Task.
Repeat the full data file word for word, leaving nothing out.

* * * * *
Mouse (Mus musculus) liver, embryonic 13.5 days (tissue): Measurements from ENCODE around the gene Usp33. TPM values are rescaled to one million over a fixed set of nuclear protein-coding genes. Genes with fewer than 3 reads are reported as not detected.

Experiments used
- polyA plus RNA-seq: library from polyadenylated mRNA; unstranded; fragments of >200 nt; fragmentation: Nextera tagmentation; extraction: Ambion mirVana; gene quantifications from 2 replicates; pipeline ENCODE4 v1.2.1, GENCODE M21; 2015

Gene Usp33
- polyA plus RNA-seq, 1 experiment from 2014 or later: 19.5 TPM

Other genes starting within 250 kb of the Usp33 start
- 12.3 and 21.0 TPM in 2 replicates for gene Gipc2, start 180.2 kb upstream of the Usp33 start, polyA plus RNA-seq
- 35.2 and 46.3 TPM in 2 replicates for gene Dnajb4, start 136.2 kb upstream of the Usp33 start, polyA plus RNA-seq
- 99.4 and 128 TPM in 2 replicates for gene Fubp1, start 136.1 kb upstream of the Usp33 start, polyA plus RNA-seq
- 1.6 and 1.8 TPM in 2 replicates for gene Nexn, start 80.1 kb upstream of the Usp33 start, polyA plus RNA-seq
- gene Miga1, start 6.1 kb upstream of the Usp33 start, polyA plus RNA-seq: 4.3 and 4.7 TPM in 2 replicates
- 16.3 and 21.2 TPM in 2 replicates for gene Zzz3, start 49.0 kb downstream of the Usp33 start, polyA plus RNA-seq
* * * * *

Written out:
Mouse (Mus musculus) liver, embryonic 13.5 days (tissue): Measurements from ENCODE around the gene Usp33. TPM values are rescaled to one million over a fixed set of nuclear protein-coding genes. Genes with fewer than 3 reads are reported as not detected.

Experiments used
- polyA plus RNA-seq: library from polyadenylated mRNA; unstranded; fragments of >200 nt; fragmentation: Nextera tagmentation; extraction: Ambion mirVana; gene quantifications from 2 replicates; pipeline ENCODE4 v1.2.1, GENCODE M21; 2015

Gene Usp33
- polyA plus RNA-seq, 1 experiment from 2014 or later: 19.5 TPM

Other genes starting within 250 kb of the Usp33 start
- 12.3 and 21.0 TPM in 2 replicates for gene Gipc2, start 180.2 kb upstream of the Usp33 start, polyA plus RNA-seq
- 35.2 and 46.3 TPM in 2 replicates for gene Dnajb4, start 136.2 kb upstream of the Usp33 start, polyA plus RNA-seq
- 99.4 and 128 TPM in 2 replicates for gene Fubp1, start 136.1 kb upstream of the Usp33 start, polyA plus RNA-seq
- 1.6 and 1.8 TPM in 2 replicates for gene Nexn, start 80.1 kb upstream of the Usp33 start, polyA plus RNA-seq
- gene Miga1, start 6.1 kb upstream of the Usp33 start, polyA plus RNA-seq: 4.3 and 4.7 TPM in 2 replicates
- 16.3 and 21.2 TPM in 2 replicates for gene Zzz3, start 49.0 kb downstream of the Usp33 start, polyA plus RNA-seq